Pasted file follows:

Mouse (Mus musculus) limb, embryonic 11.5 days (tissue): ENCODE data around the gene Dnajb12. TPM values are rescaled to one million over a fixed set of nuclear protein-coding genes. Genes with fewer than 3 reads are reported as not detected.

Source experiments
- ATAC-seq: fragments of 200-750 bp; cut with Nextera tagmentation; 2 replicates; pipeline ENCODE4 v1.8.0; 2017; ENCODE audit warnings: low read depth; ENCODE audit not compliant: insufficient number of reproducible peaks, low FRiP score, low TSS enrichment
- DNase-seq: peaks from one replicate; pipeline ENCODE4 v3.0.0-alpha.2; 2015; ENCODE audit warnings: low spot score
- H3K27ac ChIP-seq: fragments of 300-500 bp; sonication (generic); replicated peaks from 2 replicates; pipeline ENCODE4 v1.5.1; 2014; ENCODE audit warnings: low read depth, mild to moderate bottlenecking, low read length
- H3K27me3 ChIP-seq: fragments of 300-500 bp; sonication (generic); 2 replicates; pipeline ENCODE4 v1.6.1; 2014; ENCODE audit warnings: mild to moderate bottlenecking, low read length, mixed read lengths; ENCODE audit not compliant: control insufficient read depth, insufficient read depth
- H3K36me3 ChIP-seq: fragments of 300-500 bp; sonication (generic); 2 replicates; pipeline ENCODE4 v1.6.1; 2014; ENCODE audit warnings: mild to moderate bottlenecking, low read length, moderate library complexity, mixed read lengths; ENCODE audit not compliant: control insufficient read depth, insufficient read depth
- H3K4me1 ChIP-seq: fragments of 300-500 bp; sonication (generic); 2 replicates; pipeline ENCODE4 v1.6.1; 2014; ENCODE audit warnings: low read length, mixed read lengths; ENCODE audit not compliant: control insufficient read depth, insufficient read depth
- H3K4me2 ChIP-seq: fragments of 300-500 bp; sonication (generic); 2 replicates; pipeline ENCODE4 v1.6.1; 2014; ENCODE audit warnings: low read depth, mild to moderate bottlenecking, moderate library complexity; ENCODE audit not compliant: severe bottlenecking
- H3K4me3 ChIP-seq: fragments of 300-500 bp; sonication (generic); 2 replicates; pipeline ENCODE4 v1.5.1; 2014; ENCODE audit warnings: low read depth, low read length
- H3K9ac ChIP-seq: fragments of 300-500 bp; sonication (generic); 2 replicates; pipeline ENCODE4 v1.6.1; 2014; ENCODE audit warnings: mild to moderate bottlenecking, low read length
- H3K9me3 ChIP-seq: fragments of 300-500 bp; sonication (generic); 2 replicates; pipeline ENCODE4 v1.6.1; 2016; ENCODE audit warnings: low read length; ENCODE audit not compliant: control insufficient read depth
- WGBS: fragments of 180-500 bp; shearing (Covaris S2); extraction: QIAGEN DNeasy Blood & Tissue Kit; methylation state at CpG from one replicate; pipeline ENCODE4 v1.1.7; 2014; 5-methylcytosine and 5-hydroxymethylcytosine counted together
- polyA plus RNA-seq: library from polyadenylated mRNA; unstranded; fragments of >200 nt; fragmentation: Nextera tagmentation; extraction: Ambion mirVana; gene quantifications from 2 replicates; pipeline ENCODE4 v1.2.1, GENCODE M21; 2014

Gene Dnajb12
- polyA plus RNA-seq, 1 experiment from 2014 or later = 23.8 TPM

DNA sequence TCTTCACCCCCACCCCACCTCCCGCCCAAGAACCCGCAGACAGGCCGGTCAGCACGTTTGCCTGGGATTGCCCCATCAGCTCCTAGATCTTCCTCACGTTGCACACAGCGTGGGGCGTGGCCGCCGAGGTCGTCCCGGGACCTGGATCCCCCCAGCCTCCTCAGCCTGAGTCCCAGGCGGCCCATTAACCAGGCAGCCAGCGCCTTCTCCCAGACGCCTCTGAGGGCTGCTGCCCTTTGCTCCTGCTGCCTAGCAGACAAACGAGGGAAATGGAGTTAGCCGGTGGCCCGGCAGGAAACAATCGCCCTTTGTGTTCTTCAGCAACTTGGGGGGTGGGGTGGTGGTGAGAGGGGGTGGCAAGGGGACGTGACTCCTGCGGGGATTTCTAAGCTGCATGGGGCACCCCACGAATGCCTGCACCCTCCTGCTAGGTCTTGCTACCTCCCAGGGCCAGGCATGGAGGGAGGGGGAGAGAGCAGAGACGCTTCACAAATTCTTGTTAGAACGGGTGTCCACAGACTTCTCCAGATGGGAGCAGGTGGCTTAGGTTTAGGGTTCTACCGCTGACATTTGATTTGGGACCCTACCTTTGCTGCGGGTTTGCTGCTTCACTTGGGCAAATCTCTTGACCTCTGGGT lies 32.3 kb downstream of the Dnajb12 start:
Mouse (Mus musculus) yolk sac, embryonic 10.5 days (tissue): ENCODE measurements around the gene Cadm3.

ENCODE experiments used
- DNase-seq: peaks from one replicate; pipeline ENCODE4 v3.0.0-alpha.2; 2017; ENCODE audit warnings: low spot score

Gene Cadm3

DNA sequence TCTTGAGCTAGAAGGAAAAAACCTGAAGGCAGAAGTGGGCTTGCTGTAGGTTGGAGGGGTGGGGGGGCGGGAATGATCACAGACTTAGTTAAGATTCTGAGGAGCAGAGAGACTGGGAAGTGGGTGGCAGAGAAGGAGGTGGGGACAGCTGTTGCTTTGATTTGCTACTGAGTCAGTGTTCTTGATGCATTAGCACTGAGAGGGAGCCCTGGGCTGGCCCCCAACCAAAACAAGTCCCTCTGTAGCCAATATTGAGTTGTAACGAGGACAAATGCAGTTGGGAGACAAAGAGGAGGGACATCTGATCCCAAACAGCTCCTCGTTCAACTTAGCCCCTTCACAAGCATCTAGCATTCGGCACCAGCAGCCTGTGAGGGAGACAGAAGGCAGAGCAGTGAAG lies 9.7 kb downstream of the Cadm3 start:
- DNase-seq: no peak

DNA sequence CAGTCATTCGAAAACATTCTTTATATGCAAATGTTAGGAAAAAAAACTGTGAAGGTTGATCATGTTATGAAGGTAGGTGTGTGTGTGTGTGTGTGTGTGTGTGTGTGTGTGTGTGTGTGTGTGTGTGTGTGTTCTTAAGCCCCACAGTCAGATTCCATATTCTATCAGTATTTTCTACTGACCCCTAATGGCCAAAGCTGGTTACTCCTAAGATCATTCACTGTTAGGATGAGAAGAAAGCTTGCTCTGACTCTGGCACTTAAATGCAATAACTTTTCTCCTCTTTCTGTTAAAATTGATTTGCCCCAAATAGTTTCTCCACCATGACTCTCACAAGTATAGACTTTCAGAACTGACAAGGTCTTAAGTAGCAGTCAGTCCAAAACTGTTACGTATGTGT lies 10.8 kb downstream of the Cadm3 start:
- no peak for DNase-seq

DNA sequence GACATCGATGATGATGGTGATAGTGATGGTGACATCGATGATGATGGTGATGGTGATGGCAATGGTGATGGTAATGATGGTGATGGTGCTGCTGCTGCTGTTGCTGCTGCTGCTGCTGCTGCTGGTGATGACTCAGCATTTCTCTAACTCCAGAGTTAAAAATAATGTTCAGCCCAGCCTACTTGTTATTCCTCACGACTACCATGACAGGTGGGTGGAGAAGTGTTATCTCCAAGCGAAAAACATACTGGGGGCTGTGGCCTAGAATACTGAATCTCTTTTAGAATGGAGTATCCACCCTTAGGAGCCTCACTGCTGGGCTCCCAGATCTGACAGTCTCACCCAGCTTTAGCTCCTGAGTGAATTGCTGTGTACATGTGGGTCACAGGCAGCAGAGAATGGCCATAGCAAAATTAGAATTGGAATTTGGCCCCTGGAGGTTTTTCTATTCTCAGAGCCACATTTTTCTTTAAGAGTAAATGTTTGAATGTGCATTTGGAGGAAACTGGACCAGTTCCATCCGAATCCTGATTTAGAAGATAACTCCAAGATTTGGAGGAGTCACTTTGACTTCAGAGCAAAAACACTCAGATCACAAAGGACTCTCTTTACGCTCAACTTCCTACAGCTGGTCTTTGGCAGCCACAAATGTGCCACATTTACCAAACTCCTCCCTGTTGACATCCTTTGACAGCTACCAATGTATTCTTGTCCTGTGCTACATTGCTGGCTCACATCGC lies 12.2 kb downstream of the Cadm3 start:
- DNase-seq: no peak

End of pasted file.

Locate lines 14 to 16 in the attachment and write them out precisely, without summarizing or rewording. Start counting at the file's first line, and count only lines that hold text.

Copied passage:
- polyA plus RNA-seq: library from polyadenylated mRNA; unstranded; fragments of >200 nt; fragmentation: Nextera tagmentation; extraction: Ambion mirVana; gene quantifications from 2 replicates; pipeline ENCODE4 v1.2.1, GENCODE M21; 2014

Gene Dnajb12
- polyA plus RNA-seq, 1 experiment from 2014 or later = 23.8 TPM